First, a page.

This Dover edition of The Everlasting Man is one of Chesterton’s greatest and most important books. Written as a sort of rebuttal to H.G. Wells’ Outline of History, this is Chesterton’s view of history, presented in two parts: “On The Creature Called Man,” and “On The Man Called Christ,” arguing that the central character in history is Christ, and that no explanation other than the Christian one makes as much sense. When the book was first published, The Times Literary Supplement wrote: “Mr. Chesterton has a quite unusual power of seeing the obvious, and it is quite true that many learned men seem to have lost that power. There are many modern theories whose origins we can understand only on the hypothesis that their authors have spent their whole live in one room.”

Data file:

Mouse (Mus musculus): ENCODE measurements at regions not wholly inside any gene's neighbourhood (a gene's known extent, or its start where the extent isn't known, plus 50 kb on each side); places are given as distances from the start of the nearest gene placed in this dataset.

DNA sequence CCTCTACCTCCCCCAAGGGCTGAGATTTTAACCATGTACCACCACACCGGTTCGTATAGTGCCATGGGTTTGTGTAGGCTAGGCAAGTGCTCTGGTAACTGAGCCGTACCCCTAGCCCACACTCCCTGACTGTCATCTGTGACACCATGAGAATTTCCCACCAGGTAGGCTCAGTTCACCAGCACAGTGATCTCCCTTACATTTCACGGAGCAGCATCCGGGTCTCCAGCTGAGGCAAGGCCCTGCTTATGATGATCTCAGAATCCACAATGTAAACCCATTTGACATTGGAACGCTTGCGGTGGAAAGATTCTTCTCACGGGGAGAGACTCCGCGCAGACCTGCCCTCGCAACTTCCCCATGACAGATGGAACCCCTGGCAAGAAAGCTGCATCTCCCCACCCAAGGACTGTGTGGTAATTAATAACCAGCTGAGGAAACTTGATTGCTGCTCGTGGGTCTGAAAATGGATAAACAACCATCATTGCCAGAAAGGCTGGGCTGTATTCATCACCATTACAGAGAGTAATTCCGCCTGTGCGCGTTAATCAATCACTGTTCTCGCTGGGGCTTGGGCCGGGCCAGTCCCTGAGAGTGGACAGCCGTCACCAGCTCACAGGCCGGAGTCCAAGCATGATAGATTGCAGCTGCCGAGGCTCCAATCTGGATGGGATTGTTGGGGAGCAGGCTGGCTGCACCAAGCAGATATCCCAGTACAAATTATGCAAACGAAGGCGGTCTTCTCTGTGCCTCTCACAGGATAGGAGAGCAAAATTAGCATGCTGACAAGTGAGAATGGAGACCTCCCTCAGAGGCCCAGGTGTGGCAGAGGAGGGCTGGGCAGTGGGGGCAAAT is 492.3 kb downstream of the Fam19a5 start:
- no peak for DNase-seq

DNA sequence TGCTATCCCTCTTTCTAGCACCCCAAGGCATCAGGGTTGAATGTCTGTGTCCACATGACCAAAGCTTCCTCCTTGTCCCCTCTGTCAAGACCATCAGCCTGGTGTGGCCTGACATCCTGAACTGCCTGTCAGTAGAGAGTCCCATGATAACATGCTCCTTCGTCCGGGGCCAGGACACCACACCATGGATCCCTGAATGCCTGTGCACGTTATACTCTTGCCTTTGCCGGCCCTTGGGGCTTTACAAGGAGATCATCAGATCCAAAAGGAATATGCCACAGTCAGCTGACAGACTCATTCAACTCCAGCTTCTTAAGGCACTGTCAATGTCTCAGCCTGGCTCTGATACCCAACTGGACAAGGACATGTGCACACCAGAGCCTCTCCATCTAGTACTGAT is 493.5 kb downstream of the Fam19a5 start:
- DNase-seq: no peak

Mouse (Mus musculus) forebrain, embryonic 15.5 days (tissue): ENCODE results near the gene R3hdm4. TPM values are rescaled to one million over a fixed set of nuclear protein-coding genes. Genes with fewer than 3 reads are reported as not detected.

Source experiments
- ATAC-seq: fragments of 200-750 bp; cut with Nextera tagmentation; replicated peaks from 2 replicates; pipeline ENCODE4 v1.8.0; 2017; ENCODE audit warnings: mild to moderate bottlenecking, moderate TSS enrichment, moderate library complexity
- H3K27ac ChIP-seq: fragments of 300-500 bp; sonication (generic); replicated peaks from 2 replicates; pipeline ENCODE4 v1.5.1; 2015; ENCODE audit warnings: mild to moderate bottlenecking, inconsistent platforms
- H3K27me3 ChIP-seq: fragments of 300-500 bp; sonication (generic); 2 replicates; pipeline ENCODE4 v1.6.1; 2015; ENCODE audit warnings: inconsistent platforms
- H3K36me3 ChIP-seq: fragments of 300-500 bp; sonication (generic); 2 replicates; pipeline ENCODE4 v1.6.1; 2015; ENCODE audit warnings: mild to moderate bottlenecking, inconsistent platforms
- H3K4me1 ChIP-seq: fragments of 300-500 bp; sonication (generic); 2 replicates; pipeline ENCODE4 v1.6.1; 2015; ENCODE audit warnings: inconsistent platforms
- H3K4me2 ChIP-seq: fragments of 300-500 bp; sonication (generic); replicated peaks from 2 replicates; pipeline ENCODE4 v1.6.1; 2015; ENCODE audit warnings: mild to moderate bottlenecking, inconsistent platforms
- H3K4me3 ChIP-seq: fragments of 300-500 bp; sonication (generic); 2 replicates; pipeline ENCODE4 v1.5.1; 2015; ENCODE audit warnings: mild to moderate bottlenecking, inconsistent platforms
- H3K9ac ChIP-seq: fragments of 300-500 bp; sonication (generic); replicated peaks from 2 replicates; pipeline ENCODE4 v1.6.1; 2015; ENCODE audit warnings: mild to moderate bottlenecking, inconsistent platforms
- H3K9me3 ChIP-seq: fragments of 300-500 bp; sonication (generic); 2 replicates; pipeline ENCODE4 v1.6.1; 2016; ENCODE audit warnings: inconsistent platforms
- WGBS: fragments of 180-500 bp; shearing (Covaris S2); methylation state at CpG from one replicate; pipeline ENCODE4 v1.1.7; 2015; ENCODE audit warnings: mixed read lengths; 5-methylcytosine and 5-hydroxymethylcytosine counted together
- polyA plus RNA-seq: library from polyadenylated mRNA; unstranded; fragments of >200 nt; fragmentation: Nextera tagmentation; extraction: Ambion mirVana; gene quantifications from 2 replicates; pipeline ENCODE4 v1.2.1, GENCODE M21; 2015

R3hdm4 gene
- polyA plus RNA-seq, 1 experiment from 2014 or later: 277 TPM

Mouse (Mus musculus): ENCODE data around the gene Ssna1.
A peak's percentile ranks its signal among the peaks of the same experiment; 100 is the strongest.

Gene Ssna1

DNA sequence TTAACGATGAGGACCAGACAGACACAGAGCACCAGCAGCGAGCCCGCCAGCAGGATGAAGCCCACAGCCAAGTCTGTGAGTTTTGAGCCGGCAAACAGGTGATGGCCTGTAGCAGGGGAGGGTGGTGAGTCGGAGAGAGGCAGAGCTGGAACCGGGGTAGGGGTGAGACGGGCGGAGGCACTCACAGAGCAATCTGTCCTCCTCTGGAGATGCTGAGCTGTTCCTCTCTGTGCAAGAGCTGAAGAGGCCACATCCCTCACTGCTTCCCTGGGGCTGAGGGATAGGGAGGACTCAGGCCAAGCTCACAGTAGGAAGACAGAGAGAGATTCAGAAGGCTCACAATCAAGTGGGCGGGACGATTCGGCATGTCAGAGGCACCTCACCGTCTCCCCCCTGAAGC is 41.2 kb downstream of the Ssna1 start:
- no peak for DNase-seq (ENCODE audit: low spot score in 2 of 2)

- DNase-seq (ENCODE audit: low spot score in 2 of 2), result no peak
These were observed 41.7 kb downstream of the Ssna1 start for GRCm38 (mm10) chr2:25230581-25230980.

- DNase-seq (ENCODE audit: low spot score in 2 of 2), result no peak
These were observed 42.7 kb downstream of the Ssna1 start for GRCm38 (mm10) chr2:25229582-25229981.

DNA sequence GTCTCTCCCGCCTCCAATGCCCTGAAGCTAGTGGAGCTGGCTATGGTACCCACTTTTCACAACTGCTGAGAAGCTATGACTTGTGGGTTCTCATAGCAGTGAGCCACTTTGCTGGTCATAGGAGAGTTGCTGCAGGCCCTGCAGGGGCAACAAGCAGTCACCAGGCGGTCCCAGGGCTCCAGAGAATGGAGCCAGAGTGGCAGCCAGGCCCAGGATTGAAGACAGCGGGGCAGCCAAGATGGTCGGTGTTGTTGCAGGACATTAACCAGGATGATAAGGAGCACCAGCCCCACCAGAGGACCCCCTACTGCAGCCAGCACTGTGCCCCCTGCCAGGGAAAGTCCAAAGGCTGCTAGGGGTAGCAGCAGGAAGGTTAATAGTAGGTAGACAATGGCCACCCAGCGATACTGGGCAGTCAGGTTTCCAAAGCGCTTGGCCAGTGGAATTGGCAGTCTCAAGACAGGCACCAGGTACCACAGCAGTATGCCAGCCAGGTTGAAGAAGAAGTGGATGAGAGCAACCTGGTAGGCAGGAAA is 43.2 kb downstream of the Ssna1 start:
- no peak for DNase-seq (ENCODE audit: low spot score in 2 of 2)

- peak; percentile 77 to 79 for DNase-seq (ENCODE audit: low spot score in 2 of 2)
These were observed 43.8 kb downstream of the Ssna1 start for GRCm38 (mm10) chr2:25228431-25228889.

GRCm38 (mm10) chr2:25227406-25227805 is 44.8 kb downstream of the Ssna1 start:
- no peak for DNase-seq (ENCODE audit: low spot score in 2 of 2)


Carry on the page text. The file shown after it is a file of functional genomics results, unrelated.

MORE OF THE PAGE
What makes human beings uniquely human? In this thoughtful response to the rampant social Darwinism of the early twentieth century, G K. Chesterton explains how religion — a blend of philosophy and mythology — satisfies both the human intellect and the spirit, and sets man starkly apart from any other living creature.
Written in 1925, this enduring polemic still strikes a modern chord. Addressing evolution, feminism, and cultural relativism within the context of religion, the book also examines religious skepticism. How does one sustain belief in Jesus Christ — and the Church — when, throughout history, the key to religious truth has been constantly reshaped? According to Chesterton, the shape of the key is not important. What matters is that it fits the lock and opens the door. An emphatic affirmation of Christian faith, The Everlasting Man is leavened with the author’s characteristic wit and wisdom, and appeals to the mind as well as the heart.